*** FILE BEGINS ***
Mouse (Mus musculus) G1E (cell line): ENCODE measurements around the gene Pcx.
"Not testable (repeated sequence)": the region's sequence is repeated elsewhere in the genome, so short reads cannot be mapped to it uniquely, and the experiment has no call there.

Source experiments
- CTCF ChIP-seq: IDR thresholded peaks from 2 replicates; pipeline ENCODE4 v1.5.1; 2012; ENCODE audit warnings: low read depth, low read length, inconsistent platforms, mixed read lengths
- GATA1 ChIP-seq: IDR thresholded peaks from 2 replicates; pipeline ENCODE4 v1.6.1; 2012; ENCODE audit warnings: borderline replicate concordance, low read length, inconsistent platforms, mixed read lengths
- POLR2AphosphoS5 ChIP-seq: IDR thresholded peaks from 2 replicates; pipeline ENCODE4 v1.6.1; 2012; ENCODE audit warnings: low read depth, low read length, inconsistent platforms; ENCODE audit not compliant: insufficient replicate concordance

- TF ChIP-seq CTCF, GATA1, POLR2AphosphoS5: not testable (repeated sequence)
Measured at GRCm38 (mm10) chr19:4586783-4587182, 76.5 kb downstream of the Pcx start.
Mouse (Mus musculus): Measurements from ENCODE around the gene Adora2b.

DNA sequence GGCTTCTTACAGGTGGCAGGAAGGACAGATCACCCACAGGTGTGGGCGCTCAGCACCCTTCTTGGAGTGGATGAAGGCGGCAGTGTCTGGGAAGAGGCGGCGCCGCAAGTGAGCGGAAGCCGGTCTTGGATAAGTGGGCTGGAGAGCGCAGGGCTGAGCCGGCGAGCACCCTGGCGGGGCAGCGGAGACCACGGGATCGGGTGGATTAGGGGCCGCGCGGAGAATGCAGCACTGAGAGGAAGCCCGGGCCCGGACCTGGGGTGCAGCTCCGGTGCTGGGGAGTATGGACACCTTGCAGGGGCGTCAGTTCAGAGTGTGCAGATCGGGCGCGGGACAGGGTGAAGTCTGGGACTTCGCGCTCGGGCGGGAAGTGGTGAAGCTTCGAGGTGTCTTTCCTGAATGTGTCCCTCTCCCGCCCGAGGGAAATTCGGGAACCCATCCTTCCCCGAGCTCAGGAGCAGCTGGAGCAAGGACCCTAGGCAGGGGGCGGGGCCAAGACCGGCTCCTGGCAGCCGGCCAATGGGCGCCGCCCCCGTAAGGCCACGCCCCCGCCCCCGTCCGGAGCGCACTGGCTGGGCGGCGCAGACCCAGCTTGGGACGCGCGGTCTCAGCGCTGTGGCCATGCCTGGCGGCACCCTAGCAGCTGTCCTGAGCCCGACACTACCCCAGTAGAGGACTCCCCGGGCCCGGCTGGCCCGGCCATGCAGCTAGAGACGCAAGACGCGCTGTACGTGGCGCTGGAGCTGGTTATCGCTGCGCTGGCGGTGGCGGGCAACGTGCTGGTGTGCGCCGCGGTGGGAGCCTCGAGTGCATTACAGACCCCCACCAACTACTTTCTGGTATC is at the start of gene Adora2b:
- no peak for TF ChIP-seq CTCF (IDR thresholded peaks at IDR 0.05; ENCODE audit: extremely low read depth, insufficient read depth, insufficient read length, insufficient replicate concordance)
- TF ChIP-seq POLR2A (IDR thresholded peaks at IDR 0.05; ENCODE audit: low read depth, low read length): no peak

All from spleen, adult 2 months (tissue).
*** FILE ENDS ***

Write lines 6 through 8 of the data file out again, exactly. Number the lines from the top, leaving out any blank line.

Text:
- POLR2AphosphoS5 ChIP-seq: IDR thresholded peaks from 2 replicates; pipeline ENCODE4 v1.6.1; 2012; ENCODE audit warnings: low read depth, low read length, inconsistent platforms; ENCODE audit not compliant: insufficient replicate concordance

- TF ChIP-seq CTCF, GATA1, POLR2AphosphoS5: not testable (repeated sequence)
Measured at GRCm38 (mm10) chr19:4586783-4587182, 76.5 kb downstream of the Pcx start.